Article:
Most of us are at least somewhat familiar with Alzheimer’s disease. It is the most common type of dementia. But it is only one of many forms of dementia. Like Alzheimer’s disease, most types of dementia have a devastating impact on memory and mental capabilities. And, also like Alzheimer’s, the damage caused by these diseases is irreversible. The most frequently diagnosed forms of dementia include: Alzheimer’s disease: Alzheimer’s is by far the most widespread form of all dem
If you or a senior you love has been hospitalized recently, you might have been surprised to learn the hospital stay was classified as observation and not inpatient. Most Medicare patients aren’t aware there is a difference and just how important that difference is, especially as it pertains to finances. Over the last decade, Medicare laws and penalties on readmissions made observation stays a more attractive option for hospitals than readmitting a patient. In fact, a New Yor
If you’ve watched a friend or family member battle Alzheimer’s or a similar form of dementia, it’s probably made you worry and wonder what steps you can take to prevent it. While researchers still don’t know what causes Alzheimer’s, they do have a few ideas that might help prevent it. From A to Z, here are a few steps you can take to lower your risk of developing Alzheimer’s disease: Active lifestyle: Staying active and avoiding a sedentary lifestyle is a great brain booster.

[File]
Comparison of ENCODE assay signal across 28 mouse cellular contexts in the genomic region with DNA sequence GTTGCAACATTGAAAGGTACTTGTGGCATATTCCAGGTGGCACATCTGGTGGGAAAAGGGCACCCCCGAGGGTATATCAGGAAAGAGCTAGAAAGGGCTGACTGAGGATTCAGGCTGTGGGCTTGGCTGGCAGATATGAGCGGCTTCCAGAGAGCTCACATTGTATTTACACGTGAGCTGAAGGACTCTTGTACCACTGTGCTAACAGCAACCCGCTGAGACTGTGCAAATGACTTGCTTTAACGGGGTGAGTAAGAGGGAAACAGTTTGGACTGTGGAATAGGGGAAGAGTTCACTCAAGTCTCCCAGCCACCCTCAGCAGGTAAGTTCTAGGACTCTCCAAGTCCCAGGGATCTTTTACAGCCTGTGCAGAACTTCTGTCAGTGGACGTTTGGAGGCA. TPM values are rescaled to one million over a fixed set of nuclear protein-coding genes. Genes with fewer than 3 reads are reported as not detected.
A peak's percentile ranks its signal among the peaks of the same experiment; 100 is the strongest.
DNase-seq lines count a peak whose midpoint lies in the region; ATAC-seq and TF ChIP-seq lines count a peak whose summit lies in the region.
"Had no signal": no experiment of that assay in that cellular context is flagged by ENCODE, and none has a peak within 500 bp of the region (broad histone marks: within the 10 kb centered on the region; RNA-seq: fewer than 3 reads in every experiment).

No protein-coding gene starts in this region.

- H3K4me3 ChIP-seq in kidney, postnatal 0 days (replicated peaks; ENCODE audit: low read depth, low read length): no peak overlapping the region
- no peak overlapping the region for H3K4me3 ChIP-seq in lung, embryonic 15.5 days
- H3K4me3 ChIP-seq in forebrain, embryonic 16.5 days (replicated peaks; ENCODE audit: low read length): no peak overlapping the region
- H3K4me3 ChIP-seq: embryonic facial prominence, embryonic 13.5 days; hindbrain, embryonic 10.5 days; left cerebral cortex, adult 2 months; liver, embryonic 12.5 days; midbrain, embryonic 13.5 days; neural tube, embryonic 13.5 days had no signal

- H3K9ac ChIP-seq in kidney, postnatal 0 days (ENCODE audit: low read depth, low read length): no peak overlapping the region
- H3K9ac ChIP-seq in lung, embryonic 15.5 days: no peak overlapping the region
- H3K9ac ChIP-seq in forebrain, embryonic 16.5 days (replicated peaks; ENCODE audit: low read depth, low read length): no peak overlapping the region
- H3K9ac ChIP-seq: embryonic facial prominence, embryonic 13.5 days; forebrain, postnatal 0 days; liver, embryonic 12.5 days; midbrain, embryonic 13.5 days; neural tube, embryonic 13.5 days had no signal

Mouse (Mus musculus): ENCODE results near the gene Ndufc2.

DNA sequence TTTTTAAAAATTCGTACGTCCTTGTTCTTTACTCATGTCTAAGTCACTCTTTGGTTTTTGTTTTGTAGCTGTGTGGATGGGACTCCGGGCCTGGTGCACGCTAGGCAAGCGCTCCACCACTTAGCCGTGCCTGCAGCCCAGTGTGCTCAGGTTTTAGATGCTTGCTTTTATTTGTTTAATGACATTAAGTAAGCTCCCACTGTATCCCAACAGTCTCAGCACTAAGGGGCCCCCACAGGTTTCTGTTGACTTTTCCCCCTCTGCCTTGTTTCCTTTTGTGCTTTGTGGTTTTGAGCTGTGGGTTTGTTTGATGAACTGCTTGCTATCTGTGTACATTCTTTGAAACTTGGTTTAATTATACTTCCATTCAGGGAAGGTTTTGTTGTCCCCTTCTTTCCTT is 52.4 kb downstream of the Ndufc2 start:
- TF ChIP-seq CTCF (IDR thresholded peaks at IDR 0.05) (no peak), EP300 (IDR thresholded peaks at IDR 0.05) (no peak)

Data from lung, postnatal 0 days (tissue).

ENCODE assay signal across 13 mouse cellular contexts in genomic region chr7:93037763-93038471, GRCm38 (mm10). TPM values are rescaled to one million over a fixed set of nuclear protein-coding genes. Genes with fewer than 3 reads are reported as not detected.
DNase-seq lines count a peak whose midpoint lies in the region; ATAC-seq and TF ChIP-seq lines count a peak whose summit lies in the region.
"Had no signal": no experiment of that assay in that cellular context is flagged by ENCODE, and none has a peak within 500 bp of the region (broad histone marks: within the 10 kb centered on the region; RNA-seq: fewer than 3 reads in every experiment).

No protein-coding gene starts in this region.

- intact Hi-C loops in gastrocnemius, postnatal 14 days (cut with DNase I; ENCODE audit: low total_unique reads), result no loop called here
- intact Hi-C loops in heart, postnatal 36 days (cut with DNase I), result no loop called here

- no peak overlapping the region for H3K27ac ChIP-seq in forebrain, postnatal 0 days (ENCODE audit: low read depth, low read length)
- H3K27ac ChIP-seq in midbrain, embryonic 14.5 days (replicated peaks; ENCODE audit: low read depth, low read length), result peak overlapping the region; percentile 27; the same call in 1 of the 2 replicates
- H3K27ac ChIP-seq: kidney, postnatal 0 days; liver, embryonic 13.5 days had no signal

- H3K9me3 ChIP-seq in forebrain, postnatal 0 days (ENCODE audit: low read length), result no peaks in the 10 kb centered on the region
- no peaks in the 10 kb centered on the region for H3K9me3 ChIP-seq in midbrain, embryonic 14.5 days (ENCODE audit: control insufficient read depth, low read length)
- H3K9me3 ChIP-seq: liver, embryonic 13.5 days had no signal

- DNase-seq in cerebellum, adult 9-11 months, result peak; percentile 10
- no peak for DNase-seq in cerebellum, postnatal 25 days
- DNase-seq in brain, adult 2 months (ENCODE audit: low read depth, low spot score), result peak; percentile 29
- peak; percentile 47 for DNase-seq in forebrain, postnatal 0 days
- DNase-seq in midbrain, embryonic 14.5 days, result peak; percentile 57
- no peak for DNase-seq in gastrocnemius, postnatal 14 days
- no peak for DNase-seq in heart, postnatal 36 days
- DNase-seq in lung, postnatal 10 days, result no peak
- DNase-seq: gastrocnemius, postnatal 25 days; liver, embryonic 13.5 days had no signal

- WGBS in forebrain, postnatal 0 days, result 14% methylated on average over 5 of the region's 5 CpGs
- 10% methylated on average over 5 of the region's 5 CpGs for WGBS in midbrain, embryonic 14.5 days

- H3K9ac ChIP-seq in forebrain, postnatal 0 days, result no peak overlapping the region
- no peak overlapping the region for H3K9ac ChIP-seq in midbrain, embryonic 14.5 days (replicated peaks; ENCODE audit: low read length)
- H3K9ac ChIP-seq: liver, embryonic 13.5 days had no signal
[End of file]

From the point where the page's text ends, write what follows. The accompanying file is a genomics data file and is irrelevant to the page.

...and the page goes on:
Caring for a loved one who has Alzheimer’s disease can come with many challenges. From wandering to sleep disturbances, caregivers often find themselves navigating a number of complex behaviors. A common one is agitation. Seniors with Alzheimer’s often experience agitation as the sun begins to go down. This is referred to as sun downing or Sundowner’s syndrome. It refers to the restlessness and pacing that occurs during the late afternoon and early evening hours. Agitation ca
Hearing loss is more common among older adults. Almost one-third of adults over the age of 65 have hearing loss, and 50% of those over the age of 75. Not only is it an annoyance, but it can impact cognitive health and independence. If you or a senior loved one live with hearing loss, finding ways to compensate for it is the key to maintaining independence. Here a few tips you can use to maintain that independence: Written word- From medication dosage to physician appointments